Mexican food is so varied because it is actually an amalgamation of several regional cuisines scattered about Mexico. What we in the US call Mexican food is typically the food of northern Mexico, and even in the US, Mexican food is regional: we eat Tex-Mex in Texas; New Mexicans have that delicious green chili sauce all over their Mexican food—and on hamburgers; and, as in all things, Californians cook their own New Age way; etc. In the US there are also restaurants who pride themselves on delivering authentic versions of a specific Mexican regional cuisine.

On top of that, the concept of Mexican food—static for many years—has suddenly gone into flux with practically every place creating its own versions of old standards. For example, the ubiquitous and unchanging taco comprised a crunchy fried corn tortilla with the fold fixed by the frying, followed by a scoop of ground meat seasoned with standard taco seasoning, followed by a salad layer of shredded iceberg lettuce, followed by a layer of finely shredded cheese (in some places this was American cheese, which isn't really cheese at all), then topped to taste by the eater with a preferred hot sauce. You can still get these at Taco Bell but not many other places. There are those who swear that there is only one way to get a taco, and it's according to the current fashion (which won't even be around five years from now), but I look at all species of tacos as legitimate, and I love them all.

Between ten and twenty years ago, the taco, a well-defined immutable menu item, suddenly became subject to infinite variations. The unfried flour tortilla, devoid of its own personality and functioning more as a handle by which you can pick the ingredients up rather than as an outer shell that adds flavor in its own right, has replaced the tortilla de maíz frita. Within the folds of that tortilla come any number of Mexican skillet stir-fries. For example, here's the menu at Torchy's Tacos, a fast-growing Texas-based taco chain:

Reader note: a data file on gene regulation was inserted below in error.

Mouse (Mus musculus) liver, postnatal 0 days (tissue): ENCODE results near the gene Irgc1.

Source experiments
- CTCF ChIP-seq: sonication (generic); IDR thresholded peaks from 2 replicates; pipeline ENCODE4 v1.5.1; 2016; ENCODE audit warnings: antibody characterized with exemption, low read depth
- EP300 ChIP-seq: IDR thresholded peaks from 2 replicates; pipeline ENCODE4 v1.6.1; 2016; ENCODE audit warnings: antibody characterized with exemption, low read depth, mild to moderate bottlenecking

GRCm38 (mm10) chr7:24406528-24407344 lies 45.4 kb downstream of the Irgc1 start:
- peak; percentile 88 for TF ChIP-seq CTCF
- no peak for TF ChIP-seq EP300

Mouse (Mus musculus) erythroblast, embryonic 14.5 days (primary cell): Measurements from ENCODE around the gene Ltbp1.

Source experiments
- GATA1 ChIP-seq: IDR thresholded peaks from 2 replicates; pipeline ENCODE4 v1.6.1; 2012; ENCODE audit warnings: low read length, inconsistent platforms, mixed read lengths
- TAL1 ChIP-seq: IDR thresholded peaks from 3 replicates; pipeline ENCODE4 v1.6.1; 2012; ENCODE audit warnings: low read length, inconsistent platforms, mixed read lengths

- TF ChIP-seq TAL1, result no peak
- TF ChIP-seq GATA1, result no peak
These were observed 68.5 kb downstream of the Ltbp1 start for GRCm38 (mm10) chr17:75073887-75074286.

The menu at Torchy's Tacos.

I count five kinds of breakfast tacos, and fourteen kinds of tacos for lunch or dinner. On top of all that, the taco of the month (June) happens to be the Tipsy Chick:

Tender grilled chicken with grilled corn and green chilis, fresh baby spinach, a homemade maple bacon and bourbon marmalade, cheddar cheese, and chipotle ranch. Served on a flour tortilla.
All the tacos have names with a sense of humor, and half of them originated as characters in Quentin Tarantino movies. Detailing the whole menu is beyond the scope of this humble blog, but the starring ingredients include grilled jalapeño sausage, scrambled eggs with a fried poblano chili, guajillo seared ahi tuna, fajita (or skirt steak), beef barbacoa and smoked brisket, various forms of chicken including fried and Jamaican jerk, shrimp, blackened salmon, and for vegetarians there are hand-battered fresh avocado and portobello mushroom (My gods! I want one of each!). Each meat (or vegetable) ingredient is complemented by fillings that reflect a gourmand's keenly honed sensibilities. Obviously these aren't your grandfather's tacos. I've eaten at Torchy's several times and have always been pleased. By the way, if you show up on their patio with a dog, they offer to bring a water bowl for your creature.